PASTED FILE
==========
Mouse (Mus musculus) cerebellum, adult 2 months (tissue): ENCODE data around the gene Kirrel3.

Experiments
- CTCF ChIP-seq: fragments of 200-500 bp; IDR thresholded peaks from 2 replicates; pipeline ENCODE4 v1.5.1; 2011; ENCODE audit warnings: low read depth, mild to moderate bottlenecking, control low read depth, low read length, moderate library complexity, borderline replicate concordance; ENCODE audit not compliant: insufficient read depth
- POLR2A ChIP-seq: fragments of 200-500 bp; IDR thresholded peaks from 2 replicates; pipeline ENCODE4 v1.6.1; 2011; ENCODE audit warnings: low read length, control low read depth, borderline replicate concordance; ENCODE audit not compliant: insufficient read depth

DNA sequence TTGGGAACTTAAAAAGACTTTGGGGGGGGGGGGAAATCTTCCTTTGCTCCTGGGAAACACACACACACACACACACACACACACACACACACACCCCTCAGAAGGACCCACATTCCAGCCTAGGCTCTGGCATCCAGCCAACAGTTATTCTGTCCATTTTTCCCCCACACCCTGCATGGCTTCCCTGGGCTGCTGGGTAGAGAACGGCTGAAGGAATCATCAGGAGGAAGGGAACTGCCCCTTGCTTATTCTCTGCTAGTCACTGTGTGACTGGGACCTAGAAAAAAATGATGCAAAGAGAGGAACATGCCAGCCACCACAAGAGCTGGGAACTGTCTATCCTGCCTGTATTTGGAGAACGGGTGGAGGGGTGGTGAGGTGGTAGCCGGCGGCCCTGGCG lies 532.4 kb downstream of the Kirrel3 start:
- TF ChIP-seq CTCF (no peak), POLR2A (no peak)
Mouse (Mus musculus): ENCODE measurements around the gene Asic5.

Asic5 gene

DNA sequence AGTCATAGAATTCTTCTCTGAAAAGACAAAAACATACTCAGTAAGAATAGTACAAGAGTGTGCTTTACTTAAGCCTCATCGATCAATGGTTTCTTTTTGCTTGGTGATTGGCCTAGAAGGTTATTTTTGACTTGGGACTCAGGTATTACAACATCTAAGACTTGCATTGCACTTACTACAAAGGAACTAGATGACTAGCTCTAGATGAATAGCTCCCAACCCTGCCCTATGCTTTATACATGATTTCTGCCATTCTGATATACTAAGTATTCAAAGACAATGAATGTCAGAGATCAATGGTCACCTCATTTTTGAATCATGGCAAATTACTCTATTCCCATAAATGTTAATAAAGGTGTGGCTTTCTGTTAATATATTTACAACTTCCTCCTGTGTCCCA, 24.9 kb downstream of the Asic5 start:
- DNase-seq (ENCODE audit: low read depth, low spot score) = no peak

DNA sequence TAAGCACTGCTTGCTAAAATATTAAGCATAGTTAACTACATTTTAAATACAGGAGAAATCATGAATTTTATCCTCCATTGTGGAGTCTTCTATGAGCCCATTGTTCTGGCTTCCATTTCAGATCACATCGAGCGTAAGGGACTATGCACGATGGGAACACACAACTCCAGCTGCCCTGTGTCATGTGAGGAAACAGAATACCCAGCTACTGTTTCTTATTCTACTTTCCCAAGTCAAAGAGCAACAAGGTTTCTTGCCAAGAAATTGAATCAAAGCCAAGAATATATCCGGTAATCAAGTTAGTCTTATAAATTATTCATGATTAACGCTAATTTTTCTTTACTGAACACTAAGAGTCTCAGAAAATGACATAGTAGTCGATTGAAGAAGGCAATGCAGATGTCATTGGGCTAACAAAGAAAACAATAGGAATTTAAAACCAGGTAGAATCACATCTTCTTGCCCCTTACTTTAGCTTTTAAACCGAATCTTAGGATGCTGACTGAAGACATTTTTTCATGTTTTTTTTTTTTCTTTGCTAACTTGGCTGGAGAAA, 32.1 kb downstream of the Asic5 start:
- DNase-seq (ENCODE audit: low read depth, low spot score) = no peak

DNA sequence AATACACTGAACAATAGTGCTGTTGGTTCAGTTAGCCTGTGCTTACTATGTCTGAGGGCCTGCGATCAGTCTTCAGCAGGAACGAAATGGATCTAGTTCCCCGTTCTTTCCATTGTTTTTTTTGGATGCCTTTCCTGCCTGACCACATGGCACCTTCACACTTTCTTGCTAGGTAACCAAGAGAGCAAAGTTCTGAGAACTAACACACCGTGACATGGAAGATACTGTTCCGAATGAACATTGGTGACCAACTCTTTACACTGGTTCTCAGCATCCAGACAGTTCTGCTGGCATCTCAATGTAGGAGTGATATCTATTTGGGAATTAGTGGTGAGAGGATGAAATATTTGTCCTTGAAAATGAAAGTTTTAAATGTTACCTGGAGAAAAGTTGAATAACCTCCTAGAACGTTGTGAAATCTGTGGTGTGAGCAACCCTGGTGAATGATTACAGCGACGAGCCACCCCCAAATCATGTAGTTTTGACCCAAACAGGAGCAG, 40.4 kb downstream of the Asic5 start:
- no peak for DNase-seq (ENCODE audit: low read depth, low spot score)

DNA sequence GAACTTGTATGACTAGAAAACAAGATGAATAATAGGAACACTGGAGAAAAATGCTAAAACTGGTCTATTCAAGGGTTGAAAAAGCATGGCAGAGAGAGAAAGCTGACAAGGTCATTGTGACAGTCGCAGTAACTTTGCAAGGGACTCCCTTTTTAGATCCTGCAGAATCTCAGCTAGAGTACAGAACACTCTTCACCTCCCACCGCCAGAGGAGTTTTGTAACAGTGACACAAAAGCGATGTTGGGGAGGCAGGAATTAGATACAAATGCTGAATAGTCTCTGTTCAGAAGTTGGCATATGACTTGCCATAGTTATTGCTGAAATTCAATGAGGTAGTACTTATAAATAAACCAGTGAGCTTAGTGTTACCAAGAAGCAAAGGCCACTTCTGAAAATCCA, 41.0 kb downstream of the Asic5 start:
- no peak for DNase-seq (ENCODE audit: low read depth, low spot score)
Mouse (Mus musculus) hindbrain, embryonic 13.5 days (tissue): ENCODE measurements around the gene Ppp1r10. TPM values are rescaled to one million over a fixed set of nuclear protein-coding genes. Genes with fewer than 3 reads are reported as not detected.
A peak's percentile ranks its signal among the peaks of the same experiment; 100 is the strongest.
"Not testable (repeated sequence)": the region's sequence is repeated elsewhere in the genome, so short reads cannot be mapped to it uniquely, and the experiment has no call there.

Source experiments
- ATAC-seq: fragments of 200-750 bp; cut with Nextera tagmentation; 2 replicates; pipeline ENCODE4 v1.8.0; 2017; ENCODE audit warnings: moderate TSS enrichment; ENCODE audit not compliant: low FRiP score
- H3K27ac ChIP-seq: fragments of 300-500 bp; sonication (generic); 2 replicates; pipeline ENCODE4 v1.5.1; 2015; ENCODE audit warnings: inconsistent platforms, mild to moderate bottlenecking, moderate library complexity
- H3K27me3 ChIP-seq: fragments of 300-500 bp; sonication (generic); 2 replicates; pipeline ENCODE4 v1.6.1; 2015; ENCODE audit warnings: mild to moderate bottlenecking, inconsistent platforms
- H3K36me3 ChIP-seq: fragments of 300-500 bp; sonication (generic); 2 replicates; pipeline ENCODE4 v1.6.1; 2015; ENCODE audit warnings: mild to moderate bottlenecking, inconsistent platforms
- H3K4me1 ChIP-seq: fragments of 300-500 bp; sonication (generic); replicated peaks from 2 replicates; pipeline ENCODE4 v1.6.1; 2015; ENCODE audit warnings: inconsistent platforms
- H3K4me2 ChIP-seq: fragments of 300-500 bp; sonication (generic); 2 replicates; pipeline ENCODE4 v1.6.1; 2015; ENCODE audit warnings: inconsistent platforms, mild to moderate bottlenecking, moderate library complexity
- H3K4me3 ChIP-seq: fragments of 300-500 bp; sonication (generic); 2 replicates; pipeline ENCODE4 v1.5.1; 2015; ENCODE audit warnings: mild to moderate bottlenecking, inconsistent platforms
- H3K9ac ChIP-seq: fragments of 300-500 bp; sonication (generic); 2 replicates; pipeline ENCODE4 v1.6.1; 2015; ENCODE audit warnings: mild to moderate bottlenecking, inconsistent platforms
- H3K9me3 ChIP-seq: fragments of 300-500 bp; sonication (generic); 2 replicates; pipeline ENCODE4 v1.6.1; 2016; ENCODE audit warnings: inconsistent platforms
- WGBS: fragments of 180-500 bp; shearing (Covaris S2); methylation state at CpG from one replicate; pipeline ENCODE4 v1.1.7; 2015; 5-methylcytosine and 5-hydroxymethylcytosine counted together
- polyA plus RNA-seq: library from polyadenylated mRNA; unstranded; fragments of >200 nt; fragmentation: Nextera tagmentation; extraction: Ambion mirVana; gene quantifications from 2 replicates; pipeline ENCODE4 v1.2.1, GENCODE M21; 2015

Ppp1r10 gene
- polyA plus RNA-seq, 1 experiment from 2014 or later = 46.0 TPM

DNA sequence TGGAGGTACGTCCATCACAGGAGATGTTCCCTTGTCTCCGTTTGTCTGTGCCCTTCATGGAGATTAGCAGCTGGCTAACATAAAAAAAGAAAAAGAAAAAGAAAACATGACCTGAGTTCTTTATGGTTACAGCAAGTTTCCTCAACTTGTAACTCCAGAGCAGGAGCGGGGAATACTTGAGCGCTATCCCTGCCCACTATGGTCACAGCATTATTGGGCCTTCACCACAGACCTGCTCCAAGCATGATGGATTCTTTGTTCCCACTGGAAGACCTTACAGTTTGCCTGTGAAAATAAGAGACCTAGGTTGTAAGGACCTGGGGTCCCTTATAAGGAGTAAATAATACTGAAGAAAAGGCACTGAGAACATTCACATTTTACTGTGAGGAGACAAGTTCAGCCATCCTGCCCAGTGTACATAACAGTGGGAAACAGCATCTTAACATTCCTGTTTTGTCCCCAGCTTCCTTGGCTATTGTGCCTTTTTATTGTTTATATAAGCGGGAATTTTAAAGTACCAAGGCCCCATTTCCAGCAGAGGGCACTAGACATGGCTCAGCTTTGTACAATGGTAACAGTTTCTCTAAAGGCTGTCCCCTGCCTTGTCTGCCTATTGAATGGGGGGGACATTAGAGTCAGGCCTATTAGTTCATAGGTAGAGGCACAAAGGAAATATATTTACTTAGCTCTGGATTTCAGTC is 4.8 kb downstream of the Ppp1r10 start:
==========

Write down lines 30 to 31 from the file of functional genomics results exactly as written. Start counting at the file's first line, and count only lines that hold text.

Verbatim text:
- WGBS: fragments of 180-500 bp; shearing (Covaris S2); methylation state at CpG from one replicate; pipeline ENCODE4 v1.1.7; 2015; 5-methylcytosine and 5-hydroxymethylcytosine counted together
- polyA plus RNA-seq: library from polyadenylated mRNA; unstranded; fragments of >200 nt; fragmentation: Nextera tagmentation; extraction: Ambion mirVana; gene quantifications from 2 replicates; pipeline ENCODE4 v1.2.1, GENCODE M21; 2015